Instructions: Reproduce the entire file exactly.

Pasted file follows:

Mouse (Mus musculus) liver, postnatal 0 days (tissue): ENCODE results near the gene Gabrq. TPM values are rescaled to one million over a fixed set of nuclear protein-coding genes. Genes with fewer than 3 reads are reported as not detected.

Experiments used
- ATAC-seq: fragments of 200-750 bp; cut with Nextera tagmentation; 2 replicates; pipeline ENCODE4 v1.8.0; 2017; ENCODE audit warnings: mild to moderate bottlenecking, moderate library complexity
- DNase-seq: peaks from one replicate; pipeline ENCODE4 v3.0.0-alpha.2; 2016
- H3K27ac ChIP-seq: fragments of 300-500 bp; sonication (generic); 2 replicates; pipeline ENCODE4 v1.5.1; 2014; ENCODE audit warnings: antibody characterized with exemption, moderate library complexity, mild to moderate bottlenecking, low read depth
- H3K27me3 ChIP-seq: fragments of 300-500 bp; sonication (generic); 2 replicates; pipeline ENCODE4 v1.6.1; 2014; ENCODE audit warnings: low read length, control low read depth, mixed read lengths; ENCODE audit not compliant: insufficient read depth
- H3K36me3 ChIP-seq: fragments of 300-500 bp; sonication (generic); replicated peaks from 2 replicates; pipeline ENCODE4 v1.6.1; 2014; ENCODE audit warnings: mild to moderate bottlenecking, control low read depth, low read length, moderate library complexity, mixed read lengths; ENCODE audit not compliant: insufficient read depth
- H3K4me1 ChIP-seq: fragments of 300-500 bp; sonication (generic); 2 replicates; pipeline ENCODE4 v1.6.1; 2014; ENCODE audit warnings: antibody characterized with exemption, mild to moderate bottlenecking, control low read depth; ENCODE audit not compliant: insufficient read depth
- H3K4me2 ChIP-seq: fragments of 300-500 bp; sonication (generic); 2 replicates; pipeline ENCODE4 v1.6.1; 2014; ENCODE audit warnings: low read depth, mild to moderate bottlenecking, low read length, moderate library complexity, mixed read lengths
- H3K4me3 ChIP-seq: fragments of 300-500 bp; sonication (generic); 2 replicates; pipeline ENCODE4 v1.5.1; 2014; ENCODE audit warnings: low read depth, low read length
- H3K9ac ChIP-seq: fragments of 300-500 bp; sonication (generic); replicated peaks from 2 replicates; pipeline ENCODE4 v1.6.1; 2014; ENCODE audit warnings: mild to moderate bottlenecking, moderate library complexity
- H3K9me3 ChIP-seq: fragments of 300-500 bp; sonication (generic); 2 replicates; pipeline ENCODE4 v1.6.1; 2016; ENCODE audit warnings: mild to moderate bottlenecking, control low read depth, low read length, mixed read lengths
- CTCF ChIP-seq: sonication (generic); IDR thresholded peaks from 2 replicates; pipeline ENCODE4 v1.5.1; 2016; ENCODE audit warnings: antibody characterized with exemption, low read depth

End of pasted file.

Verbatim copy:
Mouse (Mus musculus) liver, postnatal 0 days (tissue): ENCODE results near the gene Gabrq. TPM values are rescaled to one million over a fixed set of nuclear protein-coding genes. Genes with fewer than 3 reads are reported as not detected.

Experiments used
- ATAC-seq: fragments of 200-750 bp; cut with Nextera tagmentation; 2 replicates; pipeline ENCODE4 v1.8.0; 2017; ENCODE audit warnings: mild to moderate bottlenecking, moderate library complexity
- DNase-seq: peaks from one replicate; pipeline ENCODE4 v3.0.0-alpha.2; 2016
- H3K27ac ChIP-seq: fragments of 300-500 bp; sonication (generic); 2 replicates; pipeline ENCODE4 v1.5.1; 2014; ENCODE audit warnings: antibody characterized with exemption, moderate library complexity, mild to moderate bottlenecking, low read depth
- H3K27me3 ChIP-seq: fragments of 300-500 bp; sonication (generic); 2 replicates; pipeline ENCODE4 v1.6.1; 2014; ENCODE audit warnings: low read length, control low read depth, mixed read lengths; ENCODE audit not compliant: insufficient read depth
- H3K36me3 ChIP-seq: fragments of 300-500 bp; sonication (generic); replicated peaks from 2 replicates; pipeline ENCODE4 v1.6.1; 2014; ENCODE audit warnings: mild to moderate bottlenecking, control low read depth, low read length, moderate library complexity, mixed read lengths; ENCODE audit not compliant: insufficient read depth
- H3K4me1 ChIP-seq: fragments of 300-500 bp; sonication (generic); 2 replicates; pipeline ENCODE4 v1.6.1; 2014; ENCODE audit warnings: antibody characterized with exemption, mild to moderate bottlenecking, control low read depth; ENCODE audit not compliant: insufficient read depth
- H3K4me2 ChIP-seq: fragments of 300-500 bp; sonication (generic); 2 replicates; pipeline ENCODE4 v1.6.1; 2014; ENCODE audit warnings: low read depth, mild to moderate bottlenecking, low read length, moderate library complexity, mixed read lengths
- H3K4me3 ChIP-seq: fragments of 300-500 bp; sonication (generic); 2 replicates; pipeline ENCODE4 v1.5.1; 2014; ENCODE audit warnings: low read depth, low read length
- H3K9ac ChIP-seq: fragments of 300-500 bp; sonication (generic); replicated peaks from 2 replicates; pipeline ENCODE4 v1.6.1; 2014; ENCODE audit warnings: mild to moderate bottlenecking, moderate library complexity
- H3K9me3 ChIP-seq: fragments of 300-500 bp; sonication (generic); 2 replicates; pipeline ENCODE4 v1.6.1; 2016; ENCODE audit warnings: mild to moderate bottlenecking, control low read depth, low read length, mixed read lengths
- CTCF ChIP-seq: sonication (generic); IDR thresholded peaks from 2 replicates; pipeline ENCODE4 v1.5.1; 2016; ENCODE audit warnings: antibody characterized with exemption, low read depth